Thursday, Feb 09 Alliance Group Racing: Cole Custer Kansas Advance

Notes of Interest


● Cole Custer heads to the season’s second NASCAR Cup Series race on a true mile-and-a-half tri-oval when he and the No. 41 Alliance Group Ford Mustang for Stewart-Haas Racing (SHR) take to the track at Kansas Speedway in Kansas City for Sunday’s AdventHealth 400.


● Sunday’s 400-mile race will be Custer’s 88th Cup Series start and his fifth at Kansas. His Kansas debut resulted in a seventh-place finish in July 2020 en route to earning that year’s Rookie of the Year honors, best of his previous four Kansas outings. It was his fourth top-10 through his first 19 Cup Series starts.


● Riding along with Custer and his SHR Mustang is team co-owner Gene Haas’ newest holding, Haas Tooling, which was launched as a way for CNC machinists to purchase high-quality cutting tools at great prices. Haas cutting tools are sold exclusively online at and shipped directly to end users. products became available nationally in July 2020. Haas Automation, founded by Haas in 1983, is America’s leading builder of CNC machine tools. The company manufactures a complete line of vertical and horizontal machining centers, turning centers and rotary tables and indexers. All Haas products are constructed in the company’s 1.1-million-square-foot manufacturing facility in Oxnard, California, and distributed through a worldwide network of Haas Factory Outlets.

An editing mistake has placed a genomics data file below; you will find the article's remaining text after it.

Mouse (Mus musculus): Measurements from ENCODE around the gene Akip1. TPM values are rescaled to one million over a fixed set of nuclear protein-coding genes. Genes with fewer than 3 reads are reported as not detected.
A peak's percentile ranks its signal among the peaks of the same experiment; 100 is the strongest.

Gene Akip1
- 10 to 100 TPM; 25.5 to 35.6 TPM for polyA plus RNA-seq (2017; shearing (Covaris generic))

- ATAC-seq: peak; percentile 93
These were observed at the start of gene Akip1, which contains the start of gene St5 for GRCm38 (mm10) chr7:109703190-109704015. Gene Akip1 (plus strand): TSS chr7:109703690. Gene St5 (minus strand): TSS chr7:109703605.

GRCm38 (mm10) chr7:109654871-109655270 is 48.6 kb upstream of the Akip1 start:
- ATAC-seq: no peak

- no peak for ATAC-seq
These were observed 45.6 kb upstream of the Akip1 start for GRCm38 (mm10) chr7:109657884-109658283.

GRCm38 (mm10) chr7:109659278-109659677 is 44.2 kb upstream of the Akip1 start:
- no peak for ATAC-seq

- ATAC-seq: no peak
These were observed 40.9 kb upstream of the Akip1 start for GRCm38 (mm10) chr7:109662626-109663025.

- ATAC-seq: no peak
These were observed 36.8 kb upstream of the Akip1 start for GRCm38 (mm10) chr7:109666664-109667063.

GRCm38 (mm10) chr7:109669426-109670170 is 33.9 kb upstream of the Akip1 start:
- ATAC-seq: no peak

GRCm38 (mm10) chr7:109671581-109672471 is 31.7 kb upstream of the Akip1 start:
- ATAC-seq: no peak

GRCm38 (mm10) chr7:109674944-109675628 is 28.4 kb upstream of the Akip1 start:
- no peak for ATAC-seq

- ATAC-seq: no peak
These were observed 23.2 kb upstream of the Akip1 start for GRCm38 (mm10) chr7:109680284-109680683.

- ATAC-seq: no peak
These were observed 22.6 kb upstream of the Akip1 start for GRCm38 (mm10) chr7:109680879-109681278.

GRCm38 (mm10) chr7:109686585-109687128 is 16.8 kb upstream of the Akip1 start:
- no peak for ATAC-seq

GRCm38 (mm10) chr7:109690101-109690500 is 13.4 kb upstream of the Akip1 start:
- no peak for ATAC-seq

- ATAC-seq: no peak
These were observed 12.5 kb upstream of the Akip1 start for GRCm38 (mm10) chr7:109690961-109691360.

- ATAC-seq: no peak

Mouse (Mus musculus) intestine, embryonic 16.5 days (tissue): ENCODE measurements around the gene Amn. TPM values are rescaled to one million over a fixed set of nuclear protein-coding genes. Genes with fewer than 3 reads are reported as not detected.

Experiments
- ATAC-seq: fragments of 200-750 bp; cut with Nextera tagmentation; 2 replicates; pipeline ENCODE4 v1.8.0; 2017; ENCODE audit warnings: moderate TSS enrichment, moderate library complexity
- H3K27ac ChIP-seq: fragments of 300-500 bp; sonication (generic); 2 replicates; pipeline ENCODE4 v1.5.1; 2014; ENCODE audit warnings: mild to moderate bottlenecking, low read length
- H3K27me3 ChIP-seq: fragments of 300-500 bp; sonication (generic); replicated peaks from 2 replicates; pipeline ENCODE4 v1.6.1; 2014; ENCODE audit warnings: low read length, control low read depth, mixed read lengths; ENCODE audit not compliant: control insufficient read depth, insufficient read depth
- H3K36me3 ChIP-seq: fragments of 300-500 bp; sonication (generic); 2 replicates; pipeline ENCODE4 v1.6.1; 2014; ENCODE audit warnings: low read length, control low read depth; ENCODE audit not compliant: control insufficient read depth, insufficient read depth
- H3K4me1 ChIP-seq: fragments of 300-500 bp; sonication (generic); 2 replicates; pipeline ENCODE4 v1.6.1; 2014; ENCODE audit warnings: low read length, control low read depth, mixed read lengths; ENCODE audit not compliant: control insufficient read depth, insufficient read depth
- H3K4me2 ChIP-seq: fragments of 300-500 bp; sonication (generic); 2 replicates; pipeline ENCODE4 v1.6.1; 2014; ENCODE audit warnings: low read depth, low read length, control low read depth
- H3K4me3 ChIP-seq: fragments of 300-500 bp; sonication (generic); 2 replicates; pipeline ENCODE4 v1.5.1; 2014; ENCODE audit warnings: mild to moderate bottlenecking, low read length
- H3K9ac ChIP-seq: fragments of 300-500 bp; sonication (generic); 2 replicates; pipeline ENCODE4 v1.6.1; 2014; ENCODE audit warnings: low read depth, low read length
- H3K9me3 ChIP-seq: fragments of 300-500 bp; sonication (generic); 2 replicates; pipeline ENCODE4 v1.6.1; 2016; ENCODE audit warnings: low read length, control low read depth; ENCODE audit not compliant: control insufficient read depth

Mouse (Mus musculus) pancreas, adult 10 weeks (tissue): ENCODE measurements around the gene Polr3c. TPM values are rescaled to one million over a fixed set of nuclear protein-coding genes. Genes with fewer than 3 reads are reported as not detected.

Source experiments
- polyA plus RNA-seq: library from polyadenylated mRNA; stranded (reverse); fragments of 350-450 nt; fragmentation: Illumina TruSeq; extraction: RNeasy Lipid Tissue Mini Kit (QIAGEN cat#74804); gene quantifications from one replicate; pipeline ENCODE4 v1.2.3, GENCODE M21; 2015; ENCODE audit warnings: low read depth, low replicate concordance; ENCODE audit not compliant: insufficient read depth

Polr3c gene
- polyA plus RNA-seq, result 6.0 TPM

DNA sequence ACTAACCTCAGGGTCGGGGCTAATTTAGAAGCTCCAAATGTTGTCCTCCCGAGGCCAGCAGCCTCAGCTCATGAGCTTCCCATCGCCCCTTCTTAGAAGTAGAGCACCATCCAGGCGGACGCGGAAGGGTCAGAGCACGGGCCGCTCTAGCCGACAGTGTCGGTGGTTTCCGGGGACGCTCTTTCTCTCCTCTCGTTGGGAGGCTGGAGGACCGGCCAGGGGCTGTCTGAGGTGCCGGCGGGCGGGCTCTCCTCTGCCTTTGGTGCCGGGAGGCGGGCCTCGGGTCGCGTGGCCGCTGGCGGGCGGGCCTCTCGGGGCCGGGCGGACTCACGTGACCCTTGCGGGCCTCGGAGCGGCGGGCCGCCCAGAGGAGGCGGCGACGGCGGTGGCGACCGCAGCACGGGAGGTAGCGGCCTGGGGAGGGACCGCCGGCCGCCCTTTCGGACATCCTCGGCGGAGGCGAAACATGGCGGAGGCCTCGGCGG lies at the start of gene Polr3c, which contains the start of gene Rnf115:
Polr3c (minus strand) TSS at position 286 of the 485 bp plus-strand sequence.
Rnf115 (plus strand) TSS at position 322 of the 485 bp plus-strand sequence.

● Also returning to Custer’s No. 41 Mustang for the second time this season is Production Alliance Group (PAG). Tustin, California-based PAG is a premium, live-event and creative development company. Its creative works can been seen at concerts, award shows, sporting events, and corporate events. From the lights to the sound and everything in-between, PAG is the creativity and execution behind it all.